iHeart CEO Not Happy With NAB Comments


“To say there is a wide divergence of opinion among broadcasters on whether there should be further deregulation is an understatement.” That’s what one respected executive told Radio Ink last week, despite others saying there is widespread support for loosening the ownership caps. And, following our story on the NAB’s response to some of the comments filed with the FCC, iHeartMedia CEO Bob Pittman wanted his opinion known as well.

The NAB has been put in an interesting position. The organization is charged with representing its members. And, on most issues, after hashing things out behind closed doors, industry executives come out fighting on the same side. The board, made up of a lot of Radio’s CEO’s or high ranking radio executives, vote on things and the NAB moves forward promoting that position. And while the NAB has been saying that support for loosening ownership caps has been overwhelming, many other executives dispute that.

The NAB filed additional comments last week aimed at those opposed to more deregulation. In addition to iHeart, Radio One, Salem and The Association of Black owned Broadcasters, there were groups such as musicFIRST, which provided a form letter to members and asked them to bombard the FCC in opposition. The NAB, aiming those comments at the activist groups, said they were “backward.” However, the iHeart CEO didn’t appreciate the filing much. Pittman sent this note to NAB CEO Gordon Smith and NAB Executive Committee Board Member Caroline Beasley: “I was surprised and disappointed to read the NAB characterization of those of us who oppose radio deregulation. Both unnecessary and not the tone I would expect from the NAB —especially against some of its own members. I thought we still had respect for those who have differing opinions.”

NAB Executive Vice President, Communications Dennis Wharton told Radio Ink the comments were not meant as a slap at other board members. “The board sets the policy of the NAB. The board voted overwhelmingly in support of ownership relief. We acknowledge there is some disagreement. NAB respects the opinions of all of our member stations and board members. We are better as an organization because of robust input from all of our members. At the end of the day, our policy positions are established through a deliberative democratic process. The Radio Board voted overwhelmingly in support of changes to ownership rules that will allow local radio to remain competitive in an evolving world that includes heightened local advertising threats from Google, Facebook and other social media companies.”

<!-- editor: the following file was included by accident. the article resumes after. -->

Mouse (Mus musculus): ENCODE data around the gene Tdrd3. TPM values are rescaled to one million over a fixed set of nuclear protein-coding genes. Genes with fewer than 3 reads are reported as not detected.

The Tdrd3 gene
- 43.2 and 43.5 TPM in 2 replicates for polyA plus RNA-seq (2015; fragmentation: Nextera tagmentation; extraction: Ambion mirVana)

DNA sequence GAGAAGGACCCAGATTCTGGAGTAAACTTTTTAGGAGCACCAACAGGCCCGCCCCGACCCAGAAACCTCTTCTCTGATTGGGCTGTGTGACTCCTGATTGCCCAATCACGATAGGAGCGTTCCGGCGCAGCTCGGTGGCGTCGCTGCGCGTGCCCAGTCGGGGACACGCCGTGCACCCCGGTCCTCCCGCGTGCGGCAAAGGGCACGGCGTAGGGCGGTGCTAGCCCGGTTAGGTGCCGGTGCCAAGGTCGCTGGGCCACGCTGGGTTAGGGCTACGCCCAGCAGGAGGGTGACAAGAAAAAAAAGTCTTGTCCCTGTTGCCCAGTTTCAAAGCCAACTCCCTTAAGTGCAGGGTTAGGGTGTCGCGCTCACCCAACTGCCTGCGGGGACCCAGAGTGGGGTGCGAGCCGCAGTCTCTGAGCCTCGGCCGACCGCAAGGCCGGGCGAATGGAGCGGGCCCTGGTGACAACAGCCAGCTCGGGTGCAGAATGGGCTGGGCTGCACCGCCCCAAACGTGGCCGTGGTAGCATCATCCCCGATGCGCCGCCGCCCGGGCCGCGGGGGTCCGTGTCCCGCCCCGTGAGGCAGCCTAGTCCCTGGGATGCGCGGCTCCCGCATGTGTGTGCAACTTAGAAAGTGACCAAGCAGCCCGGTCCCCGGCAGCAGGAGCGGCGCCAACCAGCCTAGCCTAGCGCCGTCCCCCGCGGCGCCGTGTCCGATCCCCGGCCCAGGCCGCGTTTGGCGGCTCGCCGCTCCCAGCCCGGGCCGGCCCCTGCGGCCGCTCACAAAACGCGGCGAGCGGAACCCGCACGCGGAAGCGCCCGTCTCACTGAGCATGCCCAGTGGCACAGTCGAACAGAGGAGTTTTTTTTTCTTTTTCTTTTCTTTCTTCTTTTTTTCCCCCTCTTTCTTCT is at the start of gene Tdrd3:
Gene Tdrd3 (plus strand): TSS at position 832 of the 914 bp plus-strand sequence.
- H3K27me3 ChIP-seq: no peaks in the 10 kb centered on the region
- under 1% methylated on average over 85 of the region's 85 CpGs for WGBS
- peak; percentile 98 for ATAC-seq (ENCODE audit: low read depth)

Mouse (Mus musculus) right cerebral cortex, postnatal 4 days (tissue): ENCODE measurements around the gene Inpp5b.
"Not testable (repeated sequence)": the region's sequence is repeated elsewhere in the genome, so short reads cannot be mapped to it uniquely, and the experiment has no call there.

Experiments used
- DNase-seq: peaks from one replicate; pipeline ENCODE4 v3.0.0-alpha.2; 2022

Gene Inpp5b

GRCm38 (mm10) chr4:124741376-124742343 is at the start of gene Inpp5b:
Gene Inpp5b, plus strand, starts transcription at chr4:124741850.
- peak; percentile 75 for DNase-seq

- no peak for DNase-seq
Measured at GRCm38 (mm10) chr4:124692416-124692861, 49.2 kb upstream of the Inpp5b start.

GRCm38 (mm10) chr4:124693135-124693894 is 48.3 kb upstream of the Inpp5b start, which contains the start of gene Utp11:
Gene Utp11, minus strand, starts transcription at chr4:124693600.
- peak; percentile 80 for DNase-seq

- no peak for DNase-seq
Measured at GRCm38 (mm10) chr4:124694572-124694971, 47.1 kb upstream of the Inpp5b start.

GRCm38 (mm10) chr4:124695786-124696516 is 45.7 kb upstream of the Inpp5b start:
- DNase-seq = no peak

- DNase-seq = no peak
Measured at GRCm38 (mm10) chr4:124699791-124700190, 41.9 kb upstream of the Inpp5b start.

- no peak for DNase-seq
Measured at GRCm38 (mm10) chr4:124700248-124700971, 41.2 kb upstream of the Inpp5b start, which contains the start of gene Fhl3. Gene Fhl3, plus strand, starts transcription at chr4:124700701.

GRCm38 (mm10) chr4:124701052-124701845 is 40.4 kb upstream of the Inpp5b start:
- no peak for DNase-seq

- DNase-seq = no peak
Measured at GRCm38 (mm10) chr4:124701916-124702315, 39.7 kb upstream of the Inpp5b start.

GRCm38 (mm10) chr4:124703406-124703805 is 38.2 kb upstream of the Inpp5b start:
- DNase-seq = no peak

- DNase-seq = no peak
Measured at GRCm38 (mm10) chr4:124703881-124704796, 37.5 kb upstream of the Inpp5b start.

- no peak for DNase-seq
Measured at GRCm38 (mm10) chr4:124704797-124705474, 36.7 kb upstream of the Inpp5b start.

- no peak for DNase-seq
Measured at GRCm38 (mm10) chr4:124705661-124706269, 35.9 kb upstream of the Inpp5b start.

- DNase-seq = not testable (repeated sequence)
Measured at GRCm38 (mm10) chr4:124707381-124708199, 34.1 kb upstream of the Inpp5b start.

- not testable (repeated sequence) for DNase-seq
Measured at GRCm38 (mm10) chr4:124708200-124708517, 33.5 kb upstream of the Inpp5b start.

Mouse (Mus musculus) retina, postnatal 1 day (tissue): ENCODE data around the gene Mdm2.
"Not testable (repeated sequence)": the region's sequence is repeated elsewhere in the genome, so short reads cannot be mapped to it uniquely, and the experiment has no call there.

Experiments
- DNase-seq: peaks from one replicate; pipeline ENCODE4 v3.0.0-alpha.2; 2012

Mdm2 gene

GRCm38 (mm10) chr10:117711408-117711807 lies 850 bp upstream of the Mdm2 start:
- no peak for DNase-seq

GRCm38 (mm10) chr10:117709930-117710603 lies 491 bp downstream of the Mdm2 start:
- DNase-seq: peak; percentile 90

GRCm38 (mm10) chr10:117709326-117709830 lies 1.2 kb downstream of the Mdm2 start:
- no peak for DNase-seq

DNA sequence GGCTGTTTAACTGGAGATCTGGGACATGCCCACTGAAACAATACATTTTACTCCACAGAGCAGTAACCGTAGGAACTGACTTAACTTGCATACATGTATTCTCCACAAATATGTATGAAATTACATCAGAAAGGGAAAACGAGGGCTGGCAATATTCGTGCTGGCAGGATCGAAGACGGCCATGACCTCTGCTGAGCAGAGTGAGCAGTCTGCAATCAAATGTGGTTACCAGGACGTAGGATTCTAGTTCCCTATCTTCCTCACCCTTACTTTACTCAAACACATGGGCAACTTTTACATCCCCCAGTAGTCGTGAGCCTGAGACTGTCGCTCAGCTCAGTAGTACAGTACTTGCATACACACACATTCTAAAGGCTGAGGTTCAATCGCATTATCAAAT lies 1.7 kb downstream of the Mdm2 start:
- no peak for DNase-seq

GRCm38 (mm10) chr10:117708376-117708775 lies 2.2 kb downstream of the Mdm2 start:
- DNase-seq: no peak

This FCC has signaled its ready to do something on loosening ownership caps. There’s no clear indication when that might be.


  1. Regarding the effects of deregulation, e.g., concentration and consolidation of stations, it (deregulation) has had an enormous amount to do with keeping me off of the airways, as talk stations have been controlled by fewer and fewer owners and operators. Deregulation has effectively resulted in command and control of broadcasting, and further deregulation will continue this unhealthy development; that said, it is to be expected that further consolidation and concentration will continue.

    Brad Thomas presents, “After All Is Said & Done”

    • Here’s a news flash: Remember Larry King? He was on over 500 radio stations before deregulation and consolidation. The company that syndicated him didn’t own any stations. If radio was back to old ownership limits, it would just open the door for more national syndication and network radio, just like in the 1930s. Don’t ever underestimate the chance for owners to find a way to save money. The FCC is not in the job creation business.

  2. Pittman is 100% correct and he no question is exponentially more qualified to speak on this subject than the pro-dereg NAB Board members. Beasley Broadcasting and other pro-dereg broadcast companies simply have not figured out how to grown their revenues by more than an anemic 2% or so a year. Whether this is because of lack of compelling content on their stations – content ultimately drives all things – or because of lack of visionary and forward-thinking company leadership, is up for debate. But to advocate buying up more stations, as a short-term way to show revenue growth and appease Wall Street, is a short-term band aid, and long-term does NOT grow the audience or revenues of your individual stations or assets. THAT requires and demands creative and talented leadership, plus investments in both promotion and in your personalities. (NOT voice-tracing and $12 an hour part-time announcers.)